Pascal-Emmanuel Gobry: “In many ways, Washington, D.C., is like a fantasy land. Sometimes there are seemingly magic words that, when spoken, yield a magical effect. One example? ‘Infrastructure spending.'”

“So, what should we do? Here are a few pointers.”

“The internets! The one place where America’s infrastructure most inexcusably lags is high speed internet.”

“Nukes! Nuclear power is the best form of power there is. It’s clean. It’s safe. It’s long-lasting. It just works.”

“Research innovative infrastructure ideas. A lot of people, including Hillary Clinton, talk about an ‘infrastructure investment bank,’ which sounds kind of appealing, kind of business-y, kind of national-y, but always ends up being cronyist nonsense. If I’m going to use a buzzword, how about this: a ‘DARPA of infrastructure.'”

How the New Driverless Car Rules Could Cost Lives

Real Clear Policy: “Three numbers: 35,200 people were killed in auto accidents last year; 94 percent of car crashes are due to human error; 613,501 lives have been saved by advances in auto safety over the past 50 years. These numbers form the basis of the National Highway Traffic Safety Administration head’s argument for autonomous vehicles and a friendly regulatory environment.”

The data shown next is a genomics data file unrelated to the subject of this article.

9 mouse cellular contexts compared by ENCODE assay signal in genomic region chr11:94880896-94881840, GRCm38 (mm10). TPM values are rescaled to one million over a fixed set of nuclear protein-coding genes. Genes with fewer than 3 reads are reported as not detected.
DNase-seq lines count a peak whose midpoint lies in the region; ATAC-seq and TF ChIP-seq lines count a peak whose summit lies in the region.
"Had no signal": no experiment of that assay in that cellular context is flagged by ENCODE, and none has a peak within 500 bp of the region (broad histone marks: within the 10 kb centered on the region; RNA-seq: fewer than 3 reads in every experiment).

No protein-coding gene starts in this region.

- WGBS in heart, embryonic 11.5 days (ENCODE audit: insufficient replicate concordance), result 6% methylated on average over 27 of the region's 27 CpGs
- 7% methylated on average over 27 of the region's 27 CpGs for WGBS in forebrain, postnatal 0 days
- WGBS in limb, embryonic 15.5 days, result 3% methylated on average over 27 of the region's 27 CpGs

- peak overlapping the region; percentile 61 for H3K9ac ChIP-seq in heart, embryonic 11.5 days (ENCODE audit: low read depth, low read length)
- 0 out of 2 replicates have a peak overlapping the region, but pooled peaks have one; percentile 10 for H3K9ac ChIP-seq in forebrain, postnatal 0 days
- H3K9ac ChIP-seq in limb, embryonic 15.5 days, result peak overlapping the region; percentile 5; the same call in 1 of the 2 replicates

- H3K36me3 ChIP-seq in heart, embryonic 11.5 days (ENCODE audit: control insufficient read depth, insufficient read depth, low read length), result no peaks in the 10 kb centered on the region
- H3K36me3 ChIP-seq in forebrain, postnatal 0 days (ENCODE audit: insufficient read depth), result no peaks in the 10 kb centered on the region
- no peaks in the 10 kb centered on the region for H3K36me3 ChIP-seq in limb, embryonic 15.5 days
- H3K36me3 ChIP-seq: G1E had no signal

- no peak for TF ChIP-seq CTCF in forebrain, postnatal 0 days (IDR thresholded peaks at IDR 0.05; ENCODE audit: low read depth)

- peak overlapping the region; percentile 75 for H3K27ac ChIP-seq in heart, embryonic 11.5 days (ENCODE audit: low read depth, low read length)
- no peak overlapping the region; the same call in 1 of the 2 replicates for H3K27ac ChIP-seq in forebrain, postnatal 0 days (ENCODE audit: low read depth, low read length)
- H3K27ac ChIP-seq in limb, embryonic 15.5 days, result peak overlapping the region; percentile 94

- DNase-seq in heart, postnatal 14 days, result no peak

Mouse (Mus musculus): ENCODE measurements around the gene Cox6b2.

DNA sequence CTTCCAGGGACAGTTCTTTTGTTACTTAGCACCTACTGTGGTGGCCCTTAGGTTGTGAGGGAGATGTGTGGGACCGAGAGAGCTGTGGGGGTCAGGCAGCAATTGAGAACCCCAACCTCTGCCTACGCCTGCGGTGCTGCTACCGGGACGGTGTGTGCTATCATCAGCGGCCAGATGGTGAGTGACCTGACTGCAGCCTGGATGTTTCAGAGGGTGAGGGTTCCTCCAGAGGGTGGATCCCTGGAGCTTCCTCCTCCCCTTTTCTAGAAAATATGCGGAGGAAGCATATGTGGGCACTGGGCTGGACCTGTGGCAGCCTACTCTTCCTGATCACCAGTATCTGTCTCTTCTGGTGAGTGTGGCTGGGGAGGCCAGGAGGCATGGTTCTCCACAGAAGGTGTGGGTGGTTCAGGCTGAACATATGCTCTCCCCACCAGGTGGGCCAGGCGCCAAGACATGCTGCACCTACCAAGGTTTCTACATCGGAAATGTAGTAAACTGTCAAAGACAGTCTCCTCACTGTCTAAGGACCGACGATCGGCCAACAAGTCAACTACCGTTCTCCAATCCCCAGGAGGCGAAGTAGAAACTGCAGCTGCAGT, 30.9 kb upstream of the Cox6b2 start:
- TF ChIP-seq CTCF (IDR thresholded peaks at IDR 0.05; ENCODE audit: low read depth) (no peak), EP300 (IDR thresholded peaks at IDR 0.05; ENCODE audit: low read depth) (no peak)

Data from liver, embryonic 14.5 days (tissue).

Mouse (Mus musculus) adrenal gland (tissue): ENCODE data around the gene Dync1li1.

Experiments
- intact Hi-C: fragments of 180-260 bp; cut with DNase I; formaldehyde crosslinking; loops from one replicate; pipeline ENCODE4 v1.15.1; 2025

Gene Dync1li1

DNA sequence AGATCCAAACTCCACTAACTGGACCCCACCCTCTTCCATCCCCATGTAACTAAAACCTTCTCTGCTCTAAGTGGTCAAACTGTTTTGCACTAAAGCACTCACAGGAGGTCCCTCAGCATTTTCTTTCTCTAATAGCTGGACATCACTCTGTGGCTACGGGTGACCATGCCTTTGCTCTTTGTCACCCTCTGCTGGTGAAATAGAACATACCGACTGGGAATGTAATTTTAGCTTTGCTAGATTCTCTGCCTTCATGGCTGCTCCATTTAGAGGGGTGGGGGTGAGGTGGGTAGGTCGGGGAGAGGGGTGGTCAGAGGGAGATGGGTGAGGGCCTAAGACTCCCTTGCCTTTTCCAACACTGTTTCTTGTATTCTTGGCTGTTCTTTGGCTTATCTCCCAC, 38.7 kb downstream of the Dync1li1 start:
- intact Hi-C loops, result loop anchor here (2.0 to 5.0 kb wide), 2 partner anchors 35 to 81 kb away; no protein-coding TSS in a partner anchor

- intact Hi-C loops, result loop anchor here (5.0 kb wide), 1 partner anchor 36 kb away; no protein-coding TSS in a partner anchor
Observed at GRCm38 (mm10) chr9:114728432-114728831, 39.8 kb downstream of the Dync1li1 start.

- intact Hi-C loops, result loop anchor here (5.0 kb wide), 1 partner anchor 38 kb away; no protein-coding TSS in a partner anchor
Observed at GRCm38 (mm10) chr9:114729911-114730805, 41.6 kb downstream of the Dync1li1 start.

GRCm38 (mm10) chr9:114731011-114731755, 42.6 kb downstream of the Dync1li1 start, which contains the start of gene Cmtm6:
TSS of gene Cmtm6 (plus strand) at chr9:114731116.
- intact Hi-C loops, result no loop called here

“In a speech on Monday at the Automated Vehicles Symposium in San Francisco, NHTSA Administrator Mark Rosekind said that his agency’s goal is to create ‘a framework that will speed the development and deployment of technologies with significant lifesaving potential.’ However, the very next day, his agency released the long-promised NHTSA guidelines for autonomous vehicles, proposing two new authorities that would do the exact opposite.”

“The problem is that approving every single model for every single manufacturer would be a monumental task — and a slow one. Do we really want an FDA-style premarket approval process when delays could cost lives?”

“‘If we wait for perfect, we’ll be waiting for a very, very long time,’ Rosekind said of autonomous vehicle technology in general. ‘How many lives might we be losing while we wait?”

Uber Wants to Take Over Public Transit, One Small Town at a Time